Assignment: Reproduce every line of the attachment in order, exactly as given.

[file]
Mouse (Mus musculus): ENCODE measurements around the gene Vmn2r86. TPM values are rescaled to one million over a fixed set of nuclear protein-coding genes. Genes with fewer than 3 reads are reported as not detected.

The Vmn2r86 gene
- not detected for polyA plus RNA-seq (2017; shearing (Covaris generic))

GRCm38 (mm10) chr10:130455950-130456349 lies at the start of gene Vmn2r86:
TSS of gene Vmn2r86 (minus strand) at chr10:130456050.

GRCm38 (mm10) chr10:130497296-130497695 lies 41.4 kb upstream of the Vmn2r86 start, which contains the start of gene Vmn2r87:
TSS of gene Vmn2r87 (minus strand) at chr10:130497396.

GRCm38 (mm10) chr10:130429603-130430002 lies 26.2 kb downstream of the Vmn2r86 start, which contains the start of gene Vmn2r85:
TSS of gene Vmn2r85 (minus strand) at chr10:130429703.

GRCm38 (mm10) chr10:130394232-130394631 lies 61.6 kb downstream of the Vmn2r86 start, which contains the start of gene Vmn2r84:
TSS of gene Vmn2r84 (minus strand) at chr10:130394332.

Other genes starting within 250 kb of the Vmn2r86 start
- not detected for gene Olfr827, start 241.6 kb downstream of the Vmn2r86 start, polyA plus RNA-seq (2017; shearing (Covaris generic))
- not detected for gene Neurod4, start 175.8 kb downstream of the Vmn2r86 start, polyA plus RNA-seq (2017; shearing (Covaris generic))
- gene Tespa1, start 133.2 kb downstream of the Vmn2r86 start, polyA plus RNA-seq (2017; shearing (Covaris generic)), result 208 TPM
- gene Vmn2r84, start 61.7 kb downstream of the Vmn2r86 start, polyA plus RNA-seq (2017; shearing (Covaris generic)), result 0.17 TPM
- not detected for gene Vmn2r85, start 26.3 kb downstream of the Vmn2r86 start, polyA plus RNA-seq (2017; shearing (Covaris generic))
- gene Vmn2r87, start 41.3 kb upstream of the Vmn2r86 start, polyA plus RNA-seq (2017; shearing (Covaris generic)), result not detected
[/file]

Mouse (Mus musculus): ENCODE measurements around the gene Vmn2r86. TPM values are rescaled to one million over a fixed set of nuclear protein-coding genes. Genes with fewer than 3 reads are reported as not detected.

The Vmn2r86 gene
- not detected for polyA plus RNA-seq (2017; shearing (Covaris generic))

GRCm38 (mm10) chr10:130455950-130456349 lies at the start of gene Vmn2r86:
TSS of gene Vmn2r86 (minus strand) at chr10:130456050.

GRCm38 (mm10) chr10:130497296-130497695 lies 41.4 kb upstream of the Vmn2r86 start, which contains the start of gene Vmn2r87:
TSS of gene Vmn2r87 (minus strand) at chr10:130497396.

GRCm38 (mm10) chr10:130429603-130430002 lies 26.2 kb downstream of the Vmn2r86 start, which contains the start of gene Vmn2r85:
TSS of gene Vmn2r85 (minus strand) at chr10:130429703.

GRCm38 (mm10) chr10:130394232-130394631 lies 61.6 kb downstream of the Vmn2r86 start, which contains the start of gene Vmn2r84:
TSS of gene Vmn2r84 (minus strand) at chr10:130394332.

Other genes starting within 250 kb of the Vmn2r86 start
- not detected for gene Olfr827, start 241.6 kb downstream of the Vmn2r86 start, polyA plus RNA-seq (2017; shearing (Covaris generic))
- not detected for gene Neurod4, start 175.8 kb downstream of the Vmn2r86 start, polyA plus RNA-seq (2017; shearing (Covaris generic))
- gene Tespa1, start 133.2 kb downstream of the Vmn2r86 start, polyA plus RNA-seq (2017; shearing (Covaris generic)), result 208 TPM
- gene Vmn2r84, start 61.7 kb downstream of the Vmn2r86 start, polyA plus RNA-seq (2017; shearing (Covaris generic)), result 0.17 TPM
- not detected for gene Vmn2r85, start 26.3 kb downstream of the Vmn2r86 start, polyA plus RNA-seq (2017; shearing (Covaris generic))
- gene Vmn2r87, start 41.3 kb upstream of the Vmn2r86 start, polyA plus RNA-seq (2017; shearing (Covaris generic)), result not detected